The Top Five Energy Stories Of 2015

Reuters/Jim Urquhart

David Holt President, Consumer Energy Alliance
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Delayed infrastructure projects, industry concerns over freefalling oil prices, mounting excessive and duplicative regulations, and ongoing partisan battles topped the list of energy headlines for 2014.

They also topped the list of energy headlines for 2015.

But while the plotlines were the same, the details and storylines changed considerably this year.

That’s because this year gave us some fortunate and unfortunate clarity on an assortment of key energy issues like the EPA’s Clean Power Plan, the Keystone XL pipeline, Arctic exploration, and the future of gas and energy costs.

It also shined a light on where local and state legislators, both chambers of Congress, and the administration stand on various aspects of energy development, onshore and off, and most importantly, on where most Americans stand.

#1: Year-round Low Gas Prices

This commenced at the end of 2014, when prices began declining at the pumps and the U.S., once overly dependent on energy imports, started to show that it can – and will – drill its way to lower gasoline prices.

This year, it proved it could keep it that way.

The average price for a gallon of regular gas during the week before Christmas was $2.01, about 75 cents cheaper than the same time last year. It gets better: Experts said that the national average would drop below $2 before the holiday.

As such, a record 100.5 million Americans – or nearly one out of every three motorists – were expected to hit the road between Dec. 23 and Jan. 3, AAA said.

In all, American drivers saved about $540 in 2015 thanks to the year-round low gas prices.

#2: Warm and Toasty Heating Costs

Thanks to America’s ongoing energy revolution, consumers didn’t break the bank to full up their gas tanks in 2015. They didn’t have to break the bank to warm their homes either.

The U.S. Energy Information Administration (EIA) projected in the fall that heating costs for Americans this winter would be the lowest they’ve seen in years.

The average cost for heating homes this winter with natural gas will average $578 from October to March, a $64 decrease from last year. Families that use propane gas to heat their homes would see an even bigger decline – $1,437, a $322 drop from last winter. Those who use heating oil would save $459.

The slide in heating costs is attributed to the supplies of oil and natural gas flowing out of U.S. shale formations, which has dramatically boosted inventories heading into winter.

#3: Keystone XL Rejected

In 2015, after seven years President Obama finally killed the Keystone XL pipeline. The project was hung up by politically driven green tape despites the two-thirds of Americans who, according to polls, strongly supported its approval.

His denial was a major defeat economically and for consumers. That’s not just our assessment, but the State Department’s, which previously reported that the pipeline would support more than 42,000 manufacturing and construction jobs and contribute billions to the economy.

In fact, the president’s rejection ignored the work done by the Department of State, Department of Energy, and PHMSA, which collectively concluded that Keystone XL would be the safest pipeline ever built.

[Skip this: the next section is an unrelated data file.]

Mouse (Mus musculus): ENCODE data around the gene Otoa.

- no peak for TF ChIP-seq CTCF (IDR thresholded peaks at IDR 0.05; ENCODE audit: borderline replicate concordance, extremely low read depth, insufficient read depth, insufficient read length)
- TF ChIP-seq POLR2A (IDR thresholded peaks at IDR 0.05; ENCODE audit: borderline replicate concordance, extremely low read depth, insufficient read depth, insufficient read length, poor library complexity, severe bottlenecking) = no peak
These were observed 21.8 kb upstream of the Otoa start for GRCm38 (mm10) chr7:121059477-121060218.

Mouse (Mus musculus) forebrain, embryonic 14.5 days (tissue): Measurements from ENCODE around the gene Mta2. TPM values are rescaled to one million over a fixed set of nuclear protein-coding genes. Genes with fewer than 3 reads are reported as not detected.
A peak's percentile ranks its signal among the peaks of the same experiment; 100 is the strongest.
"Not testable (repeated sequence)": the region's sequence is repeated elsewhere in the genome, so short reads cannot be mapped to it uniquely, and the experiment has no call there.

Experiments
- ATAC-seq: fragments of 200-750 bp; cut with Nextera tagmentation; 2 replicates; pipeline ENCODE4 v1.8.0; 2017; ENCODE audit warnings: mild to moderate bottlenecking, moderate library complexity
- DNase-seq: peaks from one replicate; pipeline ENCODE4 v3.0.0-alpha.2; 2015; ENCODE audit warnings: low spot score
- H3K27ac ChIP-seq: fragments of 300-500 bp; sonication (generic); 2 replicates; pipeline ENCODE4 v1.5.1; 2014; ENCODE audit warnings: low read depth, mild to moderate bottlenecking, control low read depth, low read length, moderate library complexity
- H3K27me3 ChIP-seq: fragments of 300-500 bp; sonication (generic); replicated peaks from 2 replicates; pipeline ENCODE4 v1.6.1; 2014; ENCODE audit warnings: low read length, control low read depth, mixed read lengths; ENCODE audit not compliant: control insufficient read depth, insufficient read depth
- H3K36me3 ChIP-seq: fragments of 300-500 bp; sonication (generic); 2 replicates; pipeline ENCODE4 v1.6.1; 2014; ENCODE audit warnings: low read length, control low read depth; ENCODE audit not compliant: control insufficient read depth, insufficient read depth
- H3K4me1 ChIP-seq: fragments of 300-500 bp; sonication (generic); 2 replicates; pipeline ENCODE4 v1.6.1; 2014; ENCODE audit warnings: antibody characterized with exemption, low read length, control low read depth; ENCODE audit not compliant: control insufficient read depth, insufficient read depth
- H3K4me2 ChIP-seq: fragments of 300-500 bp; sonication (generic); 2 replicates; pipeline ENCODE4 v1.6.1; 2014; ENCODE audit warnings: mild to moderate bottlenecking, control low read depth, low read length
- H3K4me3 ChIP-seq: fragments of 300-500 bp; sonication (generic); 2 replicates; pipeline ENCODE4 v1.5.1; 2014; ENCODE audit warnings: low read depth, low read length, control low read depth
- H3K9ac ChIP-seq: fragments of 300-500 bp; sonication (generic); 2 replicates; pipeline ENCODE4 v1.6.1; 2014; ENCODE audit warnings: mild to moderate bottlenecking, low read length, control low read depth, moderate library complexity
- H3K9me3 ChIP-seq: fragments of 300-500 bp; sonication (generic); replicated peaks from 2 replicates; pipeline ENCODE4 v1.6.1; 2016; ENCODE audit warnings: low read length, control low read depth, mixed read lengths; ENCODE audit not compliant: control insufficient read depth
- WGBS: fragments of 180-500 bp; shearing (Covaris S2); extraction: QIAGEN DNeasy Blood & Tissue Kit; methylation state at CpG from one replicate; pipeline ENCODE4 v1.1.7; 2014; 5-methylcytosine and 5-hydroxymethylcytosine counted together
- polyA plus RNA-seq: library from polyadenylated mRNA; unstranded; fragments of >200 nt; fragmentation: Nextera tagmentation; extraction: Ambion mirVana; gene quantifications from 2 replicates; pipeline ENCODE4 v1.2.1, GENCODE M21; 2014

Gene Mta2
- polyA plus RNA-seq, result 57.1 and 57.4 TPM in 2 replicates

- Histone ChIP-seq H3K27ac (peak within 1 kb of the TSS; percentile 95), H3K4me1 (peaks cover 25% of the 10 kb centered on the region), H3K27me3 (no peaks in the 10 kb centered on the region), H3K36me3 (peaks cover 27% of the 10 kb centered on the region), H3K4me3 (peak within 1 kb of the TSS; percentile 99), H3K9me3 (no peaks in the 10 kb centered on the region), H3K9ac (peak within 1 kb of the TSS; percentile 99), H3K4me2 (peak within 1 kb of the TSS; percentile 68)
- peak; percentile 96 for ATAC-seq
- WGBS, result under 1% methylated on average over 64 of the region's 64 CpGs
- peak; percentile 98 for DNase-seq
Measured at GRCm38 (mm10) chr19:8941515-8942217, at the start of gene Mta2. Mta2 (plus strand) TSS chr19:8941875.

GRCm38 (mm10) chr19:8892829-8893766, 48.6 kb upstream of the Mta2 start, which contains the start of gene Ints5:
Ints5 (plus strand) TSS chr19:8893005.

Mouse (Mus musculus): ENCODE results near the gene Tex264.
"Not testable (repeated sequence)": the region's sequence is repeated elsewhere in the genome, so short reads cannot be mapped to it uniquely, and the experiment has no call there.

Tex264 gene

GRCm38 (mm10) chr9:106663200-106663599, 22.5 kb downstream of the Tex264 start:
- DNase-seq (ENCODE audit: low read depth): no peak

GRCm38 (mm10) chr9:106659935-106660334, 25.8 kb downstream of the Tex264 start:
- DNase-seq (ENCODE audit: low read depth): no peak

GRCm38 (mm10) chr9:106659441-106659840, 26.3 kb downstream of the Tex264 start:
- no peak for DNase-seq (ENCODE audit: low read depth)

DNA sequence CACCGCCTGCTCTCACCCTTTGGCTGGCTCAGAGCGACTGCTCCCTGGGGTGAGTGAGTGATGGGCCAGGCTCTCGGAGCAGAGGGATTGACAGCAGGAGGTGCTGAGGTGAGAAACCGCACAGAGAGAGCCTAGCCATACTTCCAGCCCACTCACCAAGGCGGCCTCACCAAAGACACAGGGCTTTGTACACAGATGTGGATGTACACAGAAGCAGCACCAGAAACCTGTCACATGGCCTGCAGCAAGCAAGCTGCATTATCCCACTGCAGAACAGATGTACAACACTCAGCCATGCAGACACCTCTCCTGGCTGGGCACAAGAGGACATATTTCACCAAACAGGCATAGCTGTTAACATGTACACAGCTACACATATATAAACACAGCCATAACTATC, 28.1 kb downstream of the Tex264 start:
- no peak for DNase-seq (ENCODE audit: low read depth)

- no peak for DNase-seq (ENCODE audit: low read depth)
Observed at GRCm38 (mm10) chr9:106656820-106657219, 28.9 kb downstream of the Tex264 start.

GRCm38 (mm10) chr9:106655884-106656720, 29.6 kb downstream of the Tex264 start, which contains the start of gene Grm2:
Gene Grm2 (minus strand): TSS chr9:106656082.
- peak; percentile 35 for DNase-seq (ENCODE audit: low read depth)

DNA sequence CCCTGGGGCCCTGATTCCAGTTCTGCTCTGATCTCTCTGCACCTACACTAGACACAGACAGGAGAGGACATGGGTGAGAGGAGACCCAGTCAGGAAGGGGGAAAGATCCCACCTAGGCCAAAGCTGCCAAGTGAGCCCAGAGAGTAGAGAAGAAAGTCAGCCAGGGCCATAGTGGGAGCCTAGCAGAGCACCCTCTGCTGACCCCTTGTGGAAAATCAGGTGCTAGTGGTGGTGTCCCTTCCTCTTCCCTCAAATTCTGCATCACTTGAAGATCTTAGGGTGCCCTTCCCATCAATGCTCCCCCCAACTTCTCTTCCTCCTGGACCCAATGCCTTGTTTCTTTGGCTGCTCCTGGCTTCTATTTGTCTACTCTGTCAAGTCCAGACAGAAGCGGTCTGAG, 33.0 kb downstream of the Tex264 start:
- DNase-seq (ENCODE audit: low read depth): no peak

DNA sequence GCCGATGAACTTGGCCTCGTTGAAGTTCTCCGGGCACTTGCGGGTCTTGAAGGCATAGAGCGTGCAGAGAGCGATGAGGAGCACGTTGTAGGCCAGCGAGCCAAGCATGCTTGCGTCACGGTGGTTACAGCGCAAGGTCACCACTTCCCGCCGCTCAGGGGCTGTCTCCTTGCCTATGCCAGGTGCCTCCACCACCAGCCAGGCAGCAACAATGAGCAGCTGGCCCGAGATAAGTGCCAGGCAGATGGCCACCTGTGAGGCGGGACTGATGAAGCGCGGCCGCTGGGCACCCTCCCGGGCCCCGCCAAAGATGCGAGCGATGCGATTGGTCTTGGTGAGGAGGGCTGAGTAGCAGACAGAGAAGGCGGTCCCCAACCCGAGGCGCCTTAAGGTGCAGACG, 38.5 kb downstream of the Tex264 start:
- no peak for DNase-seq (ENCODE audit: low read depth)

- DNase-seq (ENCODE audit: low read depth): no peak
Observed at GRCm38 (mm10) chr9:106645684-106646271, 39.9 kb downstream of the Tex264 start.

#4: Regulatory Overreach Puts Arctic Exploration on Ice

Keystone XL wasn’t the only victim of the administration’s unprecedented, convoluted, ever-changing federal regulatory process. So, too, were Royal Dutch Shell’s $7 billion, decade’s long Arctic exploration plans in the Chukchi and Beaufort seas.

Shell ended its exploratory operations off the coast of Alaska this year “for the foreseeable future,” citing “high costs” and the “challenging and unpredictable federal regulatory environment.”

The latter, experts say, were the real project killers. Just-in-time permitting and conflicting agency decisions guaranteed that Shell would spend all that time and money to drill just one exploratory well.

The decision has devastated Alaska’s hopes of finding an alternative source of oil to help close its multibillion-dollar budget shortfall and replenish the Trans-Alaska Pipeline capacity because of declining production.

With America out of the Arctic picture, far less environmentally responsible countries, like Russia and China, are now left alone to development in oil’s last great frontier.

#5: Electricity Consumers Face an Even More Uncertain Future

In 2015, the EPA made it official and published its Clean Power Plan in the Federal Register.

Study after study confirms that the rule will raise electricity prices for all consumers, threaten grid reliability and security, and take an amount of electricity equal to the total electricity demand of New England offline with no plan to replace the lost production.

Consumers will ultimately shoulder the cost of this rule’s new mandates on their monthly utility bills, since vast amounts of electricity will be prematurely shut down prior to the expiration of its useful life.

The plan also does not account for the value of our existing carbon-free nuclear power – a sector that is increasingly facing its own threats of closure. The influx of distributed generation, such as rooftop solar, also continues to raise concerns about the costs of maintaining a reliable grid.

Combined, these challenges raise the specter of higher costs and reliability problems for electricity consumers across the nation.